Understanding the Dynamics of Poverty Workshop Shows How Generational Poverty Impacts our Community

February 08, 2023

By: Bob Johannessen, First United Methodist Church, Baton Rouge
"Growing up in middle class New Orleans, I learned from my family and others that people were poor because they didn’t work hard, didn’t go to school and made bad choices,” recalled one participant after a recent workshop held by First United Methodist Church group, Methodist for Social Justice. “This belief changed as I started my career. Your workshop was important in showing why poverty exists and the barriers that keep people in this condition.”

On a Saturday morning in late January, 30 people gathered at First United Methodist Church of Baton Rouge to join the workshop led by HOPE Ministries’ CEO Janet Simmons and COO David Tidwell.

HOPE is a local nonprofit organization with a mission to prevent homelessness and promote self-sufficiency and dignity. First Methdoist and other United Methodist congregations in Louisiana have been long-time supporters of this ministry.

The workshop addressed the causes of poverty, misconceptions about people in poverty, quality of life indicators, effects of language on poverty, challenges of budgeting, and learned behaviors.  

Participants were given exercises that challenged them to pay bills experienced by people of different incomes, including those living at the poverty level, at the medium income level in Louisiana, and middle-class members who experienced a sudden and unexpected expense.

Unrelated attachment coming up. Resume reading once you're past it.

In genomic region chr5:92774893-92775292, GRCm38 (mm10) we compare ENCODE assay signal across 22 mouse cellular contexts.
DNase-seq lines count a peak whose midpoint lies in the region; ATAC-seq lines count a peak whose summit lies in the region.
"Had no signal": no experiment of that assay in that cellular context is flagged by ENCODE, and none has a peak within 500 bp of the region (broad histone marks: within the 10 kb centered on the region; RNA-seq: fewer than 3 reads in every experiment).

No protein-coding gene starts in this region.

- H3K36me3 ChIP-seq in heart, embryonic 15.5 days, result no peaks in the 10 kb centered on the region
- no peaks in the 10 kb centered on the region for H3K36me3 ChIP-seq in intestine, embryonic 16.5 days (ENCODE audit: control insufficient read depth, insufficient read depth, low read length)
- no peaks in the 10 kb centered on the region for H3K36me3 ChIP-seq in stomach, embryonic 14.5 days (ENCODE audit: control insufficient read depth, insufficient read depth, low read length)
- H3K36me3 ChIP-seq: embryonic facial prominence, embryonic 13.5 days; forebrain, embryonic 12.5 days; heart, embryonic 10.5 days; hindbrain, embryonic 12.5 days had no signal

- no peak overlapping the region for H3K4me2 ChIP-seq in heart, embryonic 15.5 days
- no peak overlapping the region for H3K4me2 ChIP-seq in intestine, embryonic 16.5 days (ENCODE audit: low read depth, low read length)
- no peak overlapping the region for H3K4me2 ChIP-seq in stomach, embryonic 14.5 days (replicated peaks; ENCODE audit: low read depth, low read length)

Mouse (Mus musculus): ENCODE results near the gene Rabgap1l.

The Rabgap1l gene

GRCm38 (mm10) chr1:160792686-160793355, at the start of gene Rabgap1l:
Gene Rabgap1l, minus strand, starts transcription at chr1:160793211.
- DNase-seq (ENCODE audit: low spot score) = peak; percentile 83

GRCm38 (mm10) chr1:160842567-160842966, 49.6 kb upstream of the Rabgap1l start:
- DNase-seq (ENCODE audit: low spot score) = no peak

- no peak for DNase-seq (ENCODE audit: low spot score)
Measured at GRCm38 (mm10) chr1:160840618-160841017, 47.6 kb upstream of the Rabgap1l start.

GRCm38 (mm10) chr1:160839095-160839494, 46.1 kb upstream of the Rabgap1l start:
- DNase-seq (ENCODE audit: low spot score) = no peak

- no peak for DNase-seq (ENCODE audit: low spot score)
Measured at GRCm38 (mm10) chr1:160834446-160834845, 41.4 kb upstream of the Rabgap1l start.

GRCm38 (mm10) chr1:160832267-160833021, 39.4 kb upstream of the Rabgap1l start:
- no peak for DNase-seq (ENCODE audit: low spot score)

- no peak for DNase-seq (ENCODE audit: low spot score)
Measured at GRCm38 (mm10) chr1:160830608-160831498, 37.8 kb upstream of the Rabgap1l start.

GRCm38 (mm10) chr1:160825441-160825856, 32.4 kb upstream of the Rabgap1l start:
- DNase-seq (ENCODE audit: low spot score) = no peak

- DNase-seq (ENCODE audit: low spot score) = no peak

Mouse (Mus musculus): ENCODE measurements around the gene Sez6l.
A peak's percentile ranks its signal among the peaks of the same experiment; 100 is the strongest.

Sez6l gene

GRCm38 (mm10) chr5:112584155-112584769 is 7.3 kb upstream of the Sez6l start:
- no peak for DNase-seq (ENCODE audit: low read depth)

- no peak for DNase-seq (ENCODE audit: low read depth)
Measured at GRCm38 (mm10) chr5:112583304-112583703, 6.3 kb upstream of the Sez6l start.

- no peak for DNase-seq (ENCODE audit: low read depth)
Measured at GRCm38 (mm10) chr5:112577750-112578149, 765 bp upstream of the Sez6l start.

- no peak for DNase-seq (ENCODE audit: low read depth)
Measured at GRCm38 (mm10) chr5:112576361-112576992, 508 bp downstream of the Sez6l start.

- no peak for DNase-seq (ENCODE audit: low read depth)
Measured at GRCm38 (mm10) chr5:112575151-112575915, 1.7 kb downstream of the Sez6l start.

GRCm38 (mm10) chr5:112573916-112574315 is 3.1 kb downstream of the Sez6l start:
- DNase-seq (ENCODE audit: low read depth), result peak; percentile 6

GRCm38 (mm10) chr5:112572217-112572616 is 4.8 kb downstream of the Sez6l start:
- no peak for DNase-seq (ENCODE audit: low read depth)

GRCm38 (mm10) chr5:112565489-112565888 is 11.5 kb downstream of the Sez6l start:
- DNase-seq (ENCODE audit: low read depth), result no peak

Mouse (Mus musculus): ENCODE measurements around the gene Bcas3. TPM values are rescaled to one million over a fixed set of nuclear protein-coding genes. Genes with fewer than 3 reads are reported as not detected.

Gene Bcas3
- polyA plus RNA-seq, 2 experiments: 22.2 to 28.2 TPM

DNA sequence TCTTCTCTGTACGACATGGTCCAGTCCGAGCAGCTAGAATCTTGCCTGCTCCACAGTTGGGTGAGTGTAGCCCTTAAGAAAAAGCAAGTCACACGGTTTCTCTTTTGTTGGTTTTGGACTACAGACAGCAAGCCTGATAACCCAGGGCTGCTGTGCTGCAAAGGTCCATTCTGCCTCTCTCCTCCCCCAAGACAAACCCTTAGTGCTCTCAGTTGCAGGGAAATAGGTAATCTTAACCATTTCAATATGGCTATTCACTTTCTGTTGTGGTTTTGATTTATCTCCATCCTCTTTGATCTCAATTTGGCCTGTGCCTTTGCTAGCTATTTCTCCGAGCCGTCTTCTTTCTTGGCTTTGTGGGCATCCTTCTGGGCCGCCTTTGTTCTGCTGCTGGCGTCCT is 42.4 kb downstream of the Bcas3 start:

In another discussion about vocabulary, the presenters shared data that showed adults at the lowest income level had an everyday vocabulary of only 600 words. This is compared to 1,500 words for a working-class family and nearly 2,200 words for a professional family.

Why is this important? In a second exercise, attendees were asked to write an email to apply for a new job. Using a list with a very limited number of words, those representing people in poverty could only write a simple, elementary letter.

When compared to the letters written by those in higher income brackets, it was apparent how language barriers result in economic barriers.

Also, in the three-hour workshop, quality of life indicators that are directly impacted by poverty was discussed.

These include physical well-being (health, wellness, mobility), material well-being (money management, regular income), social well-being (support systems, spiritual health), emotional well-being (stress, drive and ambition, safety), and developmental well-being (read, write, use technology).

For churches, community groups, and businesses, HOPE Ministries offers these workshops, as well as:

Going Beyond Employees Achieving More - Teaches participants how to understand the relationship between personal resources and behaviors and how to overcome barriers to becoming self-sufficient.

Understanding your Workforce – A customized professional development training for companies’ executive, mid-level and line supervisors that helps employers increase retention and productivity.

For more information on HOPE Ministries, visit their web site
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